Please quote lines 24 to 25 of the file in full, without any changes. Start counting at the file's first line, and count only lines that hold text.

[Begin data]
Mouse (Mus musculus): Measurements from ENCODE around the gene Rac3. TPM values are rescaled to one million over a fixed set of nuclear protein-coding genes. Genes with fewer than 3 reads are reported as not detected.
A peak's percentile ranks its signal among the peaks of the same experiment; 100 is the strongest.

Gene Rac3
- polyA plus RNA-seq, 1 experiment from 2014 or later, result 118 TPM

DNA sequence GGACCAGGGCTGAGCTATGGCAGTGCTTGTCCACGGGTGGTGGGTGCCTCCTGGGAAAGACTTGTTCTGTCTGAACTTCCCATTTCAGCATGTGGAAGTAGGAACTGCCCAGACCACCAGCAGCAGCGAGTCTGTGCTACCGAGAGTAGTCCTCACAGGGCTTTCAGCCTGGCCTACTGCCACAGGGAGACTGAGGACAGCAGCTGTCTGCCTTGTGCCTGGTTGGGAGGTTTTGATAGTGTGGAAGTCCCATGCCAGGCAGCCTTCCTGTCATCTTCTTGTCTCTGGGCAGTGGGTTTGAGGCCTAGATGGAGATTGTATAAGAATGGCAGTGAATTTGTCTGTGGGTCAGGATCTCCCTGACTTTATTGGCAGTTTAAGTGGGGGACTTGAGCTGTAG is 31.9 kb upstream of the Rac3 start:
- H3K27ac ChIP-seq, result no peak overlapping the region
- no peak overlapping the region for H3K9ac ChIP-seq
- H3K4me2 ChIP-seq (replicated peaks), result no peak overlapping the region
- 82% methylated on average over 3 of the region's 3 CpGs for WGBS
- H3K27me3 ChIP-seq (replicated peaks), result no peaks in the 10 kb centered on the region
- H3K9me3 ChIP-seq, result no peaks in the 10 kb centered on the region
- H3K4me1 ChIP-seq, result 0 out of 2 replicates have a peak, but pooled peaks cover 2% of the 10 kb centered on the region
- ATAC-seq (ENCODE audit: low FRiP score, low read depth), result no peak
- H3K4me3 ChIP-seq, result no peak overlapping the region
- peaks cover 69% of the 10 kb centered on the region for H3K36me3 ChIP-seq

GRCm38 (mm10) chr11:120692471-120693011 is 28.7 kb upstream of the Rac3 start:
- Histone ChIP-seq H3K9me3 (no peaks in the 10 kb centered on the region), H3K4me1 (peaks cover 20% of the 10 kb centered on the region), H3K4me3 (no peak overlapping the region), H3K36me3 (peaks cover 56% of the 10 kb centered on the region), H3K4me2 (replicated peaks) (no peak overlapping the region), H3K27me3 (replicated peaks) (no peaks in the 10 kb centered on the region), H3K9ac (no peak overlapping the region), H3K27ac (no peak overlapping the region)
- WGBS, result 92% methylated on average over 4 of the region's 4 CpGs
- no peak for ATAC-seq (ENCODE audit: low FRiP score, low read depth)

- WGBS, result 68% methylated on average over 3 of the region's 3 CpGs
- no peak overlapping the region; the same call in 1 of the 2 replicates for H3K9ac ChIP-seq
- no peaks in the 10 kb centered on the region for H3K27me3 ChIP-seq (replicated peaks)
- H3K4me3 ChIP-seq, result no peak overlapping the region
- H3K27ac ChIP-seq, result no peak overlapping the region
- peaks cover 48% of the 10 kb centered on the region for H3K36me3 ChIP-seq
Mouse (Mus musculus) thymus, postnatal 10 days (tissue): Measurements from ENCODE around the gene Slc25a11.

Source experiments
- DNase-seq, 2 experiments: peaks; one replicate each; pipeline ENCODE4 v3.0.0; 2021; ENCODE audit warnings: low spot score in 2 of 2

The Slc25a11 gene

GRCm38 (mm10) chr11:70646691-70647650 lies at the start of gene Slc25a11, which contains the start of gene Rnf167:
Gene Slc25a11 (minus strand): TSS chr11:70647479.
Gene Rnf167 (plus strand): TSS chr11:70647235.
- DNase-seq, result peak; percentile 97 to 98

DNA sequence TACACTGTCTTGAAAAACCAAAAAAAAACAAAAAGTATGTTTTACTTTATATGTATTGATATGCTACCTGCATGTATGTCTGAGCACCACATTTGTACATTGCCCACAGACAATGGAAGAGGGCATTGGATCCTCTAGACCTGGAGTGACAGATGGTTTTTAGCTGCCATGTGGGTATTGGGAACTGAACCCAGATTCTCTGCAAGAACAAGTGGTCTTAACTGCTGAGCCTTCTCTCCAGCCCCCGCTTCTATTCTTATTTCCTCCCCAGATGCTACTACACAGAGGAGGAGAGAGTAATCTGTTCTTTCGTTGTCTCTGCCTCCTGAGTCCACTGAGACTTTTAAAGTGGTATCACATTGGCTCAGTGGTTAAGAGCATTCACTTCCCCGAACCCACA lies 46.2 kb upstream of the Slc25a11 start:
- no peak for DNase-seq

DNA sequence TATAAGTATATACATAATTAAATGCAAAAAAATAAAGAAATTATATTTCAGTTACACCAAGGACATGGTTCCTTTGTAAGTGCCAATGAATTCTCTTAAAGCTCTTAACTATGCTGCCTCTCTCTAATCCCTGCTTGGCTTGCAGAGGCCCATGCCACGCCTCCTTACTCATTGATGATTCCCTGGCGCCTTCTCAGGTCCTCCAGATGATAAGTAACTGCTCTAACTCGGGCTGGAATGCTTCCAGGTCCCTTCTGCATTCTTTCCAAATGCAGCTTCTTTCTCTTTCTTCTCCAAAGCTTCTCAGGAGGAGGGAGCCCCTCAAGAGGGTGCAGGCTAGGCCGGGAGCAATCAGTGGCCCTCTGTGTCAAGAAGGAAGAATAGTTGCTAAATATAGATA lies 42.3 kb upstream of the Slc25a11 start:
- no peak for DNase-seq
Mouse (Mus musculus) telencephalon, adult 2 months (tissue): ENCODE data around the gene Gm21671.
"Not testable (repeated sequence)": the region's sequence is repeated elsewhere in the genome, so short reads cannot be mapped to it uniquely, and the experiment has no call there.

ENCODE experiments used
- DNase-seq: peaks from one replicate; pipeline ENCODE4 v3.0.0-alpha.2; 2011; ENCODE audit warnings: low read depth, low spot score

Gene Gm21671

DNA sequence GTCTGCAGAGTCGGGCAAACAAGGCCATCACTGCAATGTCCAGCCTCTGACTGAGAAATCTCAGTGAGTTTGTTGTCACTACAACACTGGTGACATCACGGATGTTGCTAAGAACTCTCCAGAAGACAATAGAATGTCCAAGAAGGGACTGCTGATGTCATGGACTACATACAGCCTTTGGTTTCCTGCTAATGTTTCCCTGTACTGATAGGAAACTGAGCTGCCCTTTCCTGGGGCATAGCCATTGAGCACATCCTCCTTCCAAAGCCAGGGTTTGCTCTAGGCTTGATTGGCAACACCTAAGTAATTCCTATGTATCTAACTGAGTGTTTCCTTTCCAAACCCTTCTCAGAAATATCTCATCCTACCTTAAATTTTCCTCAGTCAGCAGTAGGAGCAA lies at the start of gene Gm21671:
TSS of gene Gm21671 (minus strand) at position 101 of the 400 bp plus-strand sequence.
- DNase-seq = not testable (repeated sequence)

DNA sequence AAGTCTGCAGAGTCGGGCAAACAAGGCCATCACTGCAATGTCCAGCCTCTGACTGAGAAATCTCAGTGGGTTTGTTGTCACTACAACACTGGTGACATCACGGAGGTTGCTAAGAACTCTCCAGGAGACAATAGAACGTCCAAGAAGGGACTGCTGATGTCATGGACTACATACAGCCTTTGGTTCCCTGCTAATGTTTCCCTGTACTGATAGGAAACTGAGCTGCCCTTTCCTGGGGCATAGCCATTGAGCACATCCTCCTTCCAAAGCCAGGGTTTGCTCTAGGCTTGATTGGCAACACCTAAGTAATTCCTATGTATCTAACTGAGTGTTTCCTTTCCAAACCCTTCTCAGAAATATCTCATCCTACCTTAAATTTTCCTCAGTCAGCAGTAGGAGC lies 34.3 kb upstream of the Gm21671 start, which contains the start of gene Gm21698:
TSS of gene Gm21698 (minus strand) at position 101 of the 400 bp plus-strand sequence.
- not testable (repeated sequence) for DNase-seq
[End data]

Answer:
- H3K27ac ChIP-seq, result no peak overlapping the region
- peaks cover 48% of the 10 kb centered on the region for H3K36me3 ChIP-seq